Mickelson given spot on US Presidents Cup team
Sep. 09, 2015
Phil Mickelson kept alive a streak and earned a footnote in Presidents Cup history Tuesday when he was selected to play on his 21st consecutive U.S. team.
Mickelson was No. 30 in the standings, the lowest of any player to be a captain's pick.
U.S. captain Jay Haas also took his son, Bill Haas, though that was expected. Bill Haas won his sixth PGA Tour title this year, finished one shot out of a playoff at The Players Championship and was 11th in the standings. His father said he intended to take No. 11 regardless of who it was.
International captain Nick Price selected Steven Bowditch of Australia, who missed qualifying by less than one-hundredth of an average world ranking point, and Sang-moon Bae of South Korea, which attracted the most attention.
The Presidents Cup is Oct. 8-11 in South Korea, the first time it has been held in Asia.
Bae has been ordered to start his mandatory two-year military service in South Korea when he returns home. Price said he has been told that Bae, who won the season-opening Frys.com Open last October, will be able to first play in the Presidents Cup.
Jay Haas said he leaned on his assistant captains and players who already were assured of a spot on the team.
"I am so honored to be on this team," Mickelson said. "And to have it come from input from so many players and assistant captains wanting me to be on the team means a lot to me that I couldn't put it into words. It's just a very special honor to be on the team."
Mickelson has gone two years since his last victory in the 2013 British Open, and at No. 51 in the FedEx Cup, he risks not making it to the Tour Championship for the second straight year. He was planning to skip the BMW Championship next week north of Chicago if he was not chosen for the Presidents Cup team.
Tiger Woods in 2011 previously was the lowest-ranked player to be a captain's pick. He was No. 29 when Fred Couples took him to Royal Melbourne, and Woods wound up delivering the decisive point.
The announcement Tuesday afternoon was more compelling than any of the golf that has been played in recent years at the Presidents Cup.
The Americans have not lost since 1998 in Australia — there was a tie in South Africa in 2003 — and leads the series 8-1-1 having won the last five times. The Presidents Cup dates to 1994, the first U.S. team for Mickelson as a pro. That was the only year Mickelson had to rely on being a captain's pick. The other captain's pick for the inaugural matches? Jay Haas.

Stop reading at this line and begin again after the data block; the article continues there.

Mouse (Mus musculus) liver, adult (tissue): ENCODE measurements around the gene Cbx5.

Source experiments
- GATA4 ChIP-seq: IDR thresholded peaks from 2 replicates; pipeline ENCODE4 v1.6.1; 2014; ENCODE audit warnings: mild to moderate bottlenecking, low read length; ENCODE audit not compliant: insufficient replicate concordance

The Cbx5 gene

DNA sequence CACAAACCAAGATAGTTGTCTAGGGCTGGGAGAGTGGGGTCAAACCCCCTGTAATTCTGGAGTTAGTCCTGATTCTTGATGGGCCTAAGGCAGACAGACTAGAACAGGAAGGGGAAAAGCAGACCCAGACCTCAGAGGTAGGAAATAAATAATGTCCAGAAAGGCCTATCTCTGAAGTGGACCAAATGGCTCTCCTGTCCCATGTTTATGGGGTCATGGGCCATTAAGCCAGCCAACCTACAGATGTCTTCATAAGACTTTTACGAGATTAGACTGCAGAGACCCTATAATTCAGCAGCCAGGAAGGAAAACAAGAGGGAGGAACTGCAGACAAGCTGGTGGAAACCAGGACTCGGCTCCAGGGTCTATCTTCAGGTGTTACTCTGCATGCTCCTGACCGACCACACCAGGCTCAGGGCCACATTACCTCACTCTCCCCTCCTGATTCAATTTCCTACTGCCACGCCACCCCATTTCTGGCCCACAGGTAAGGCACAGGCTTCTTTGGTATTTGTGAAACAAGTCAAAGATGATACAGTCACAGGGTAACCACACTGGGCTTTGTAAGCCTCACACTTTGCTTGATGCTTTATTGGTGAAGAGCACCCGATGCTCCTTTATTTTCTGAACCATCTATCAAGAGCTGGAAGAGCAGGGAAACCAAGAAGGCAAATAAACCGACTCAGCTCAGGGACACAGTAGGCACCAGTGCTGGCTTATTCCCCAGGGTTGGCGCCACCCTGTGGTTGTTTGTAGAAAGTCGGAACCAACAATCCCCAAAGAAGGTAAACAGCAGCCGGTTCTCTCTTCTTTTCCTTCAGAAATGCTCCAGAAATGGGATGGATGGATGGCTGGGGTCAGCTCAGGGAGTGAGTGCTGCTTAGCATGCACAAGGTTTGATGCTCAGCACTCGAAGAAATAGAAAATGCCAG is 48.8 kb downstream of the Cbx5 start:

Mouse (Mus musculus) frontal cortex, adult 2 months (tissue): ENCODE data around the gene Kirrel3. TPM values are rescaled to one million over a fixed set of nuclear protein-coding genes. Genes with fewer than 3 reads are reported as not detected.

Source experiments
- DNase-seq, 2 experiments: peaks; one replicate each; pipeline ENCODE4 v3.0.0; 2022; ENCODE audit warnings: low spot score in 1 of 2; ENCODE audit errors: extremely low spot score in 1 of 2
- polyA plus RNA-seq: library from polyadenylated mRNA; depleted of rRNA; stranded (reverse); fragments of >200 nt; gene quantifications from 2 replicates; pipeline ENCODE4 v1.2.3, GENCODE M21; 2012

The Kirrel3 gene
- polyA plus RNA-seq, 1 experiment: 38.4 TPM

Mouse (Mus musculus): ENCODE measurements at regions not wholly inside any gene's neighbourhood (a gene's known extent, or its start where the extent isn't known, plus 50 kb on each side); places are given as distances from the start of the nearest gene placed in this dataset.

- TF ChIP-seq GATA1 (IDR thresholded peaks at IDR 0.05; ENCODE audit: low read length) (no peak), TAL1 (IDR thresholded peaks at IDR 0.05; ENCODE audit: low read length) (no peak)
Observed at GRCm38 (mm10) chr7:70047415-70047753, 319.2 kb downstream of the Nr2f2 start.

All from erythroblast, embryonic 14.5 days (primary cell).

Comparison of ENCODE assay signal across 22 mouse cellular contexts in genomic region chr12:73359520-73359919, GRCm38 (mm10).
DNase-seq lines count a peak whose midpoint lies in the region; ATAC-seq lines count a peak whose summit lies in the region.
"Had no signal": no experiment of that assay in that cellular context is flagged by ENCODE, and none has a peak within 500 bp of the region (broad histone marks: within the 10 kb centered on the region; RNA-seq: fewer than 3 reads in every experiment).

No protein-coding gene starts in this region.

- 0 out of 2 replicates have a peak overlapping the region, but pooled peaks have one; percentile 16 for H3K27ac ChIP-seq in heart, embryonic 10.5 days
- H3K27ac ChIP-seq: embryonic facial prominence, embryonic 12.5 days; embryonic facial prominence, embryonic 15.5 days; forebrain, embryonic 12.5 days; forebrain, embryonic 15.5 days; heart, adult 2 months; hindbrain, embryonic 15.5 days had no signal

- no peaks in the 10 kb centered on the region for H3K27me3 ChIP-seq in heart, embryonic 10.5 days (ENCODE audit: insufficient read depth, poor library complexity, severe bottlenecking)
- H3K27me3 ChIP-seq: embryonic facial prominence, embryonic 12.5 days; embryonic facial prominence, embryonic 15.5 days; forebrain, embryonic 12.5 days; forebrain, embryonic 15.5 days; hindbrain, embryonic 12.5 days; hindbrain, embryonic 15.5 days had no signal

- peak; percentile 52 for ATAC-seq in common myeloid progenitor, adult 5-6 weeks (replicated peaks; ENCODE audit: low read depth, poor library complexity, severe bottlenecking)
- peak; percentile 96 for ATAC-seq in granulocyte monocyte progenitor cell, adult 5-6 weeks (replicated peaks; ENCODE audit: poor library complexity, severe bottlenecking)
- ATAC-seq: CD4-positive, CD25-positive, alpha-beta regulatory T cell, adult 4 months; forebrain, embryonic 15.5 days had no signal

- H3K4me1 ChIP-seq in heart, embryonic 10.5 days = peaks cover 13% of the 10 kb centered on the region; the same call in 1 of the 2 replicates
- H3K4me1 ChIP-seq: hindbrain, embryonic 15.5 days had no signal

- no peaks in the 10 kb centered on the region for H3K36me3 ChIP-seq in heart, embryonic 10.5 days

"If anyone deserves a pick, it's Phil Mickelson," Jay Haas said. "He is without question the leader of our team in the team room, on the golf course. I think the guys trust him 100 percent. The guys on the team were adamant that Phil is the guy, and I think between the captains and team members, Phil was an overwhelming choice to be a pick."
Among those with experience that Haas skipped over to take Mickelson were J.B. Holmes, Brandt Snedeker, Webb Simpson, Keegan Bradley and Hunter Mahan. No one had been playing well leading up to the final day of qualifying, including Brooks Koepka, who was under consideration. He missed the cut in both FedEx Cup playoff events.
Bill Haas had a chance to win the Wyndham Championship, but he went flat the last few weeks in a grind to make the team and play for his father.
"I couldn't sleep last night," said Haas, who is on a family vacation with his father. "The last few weeks, I really, really wanted to make the team outright. I can't even explain how I was feeling on the golf course. It just showed how much I wanted it."
Bae was at No. 20 in the International standings, and his selection gives Price a pair of South Korean-born players. Danny Lee is the other, though he grew up in New Zealand and plays under the Kiwi flag.
Bae had deferred his military service while playing the PGA Tour, but the military said he spent too much time at home last year and denied another deferral. Bae appealed the decision, but the military courts ruled against him six weeks ago.
"I think he's had a really tough time," Price said. "His military service has been a cause for concern and it hasn't allowed him to play his best. But I think once he's made the decision, he's played a lot better."
One other aspect played into Bae's favor. He has won twice on the Jack Nicklaus Golf Course in Incheon, where the matches will be played.
This story deletes incorrect reference in third paragraph to Mickelson not needing a captain's pick.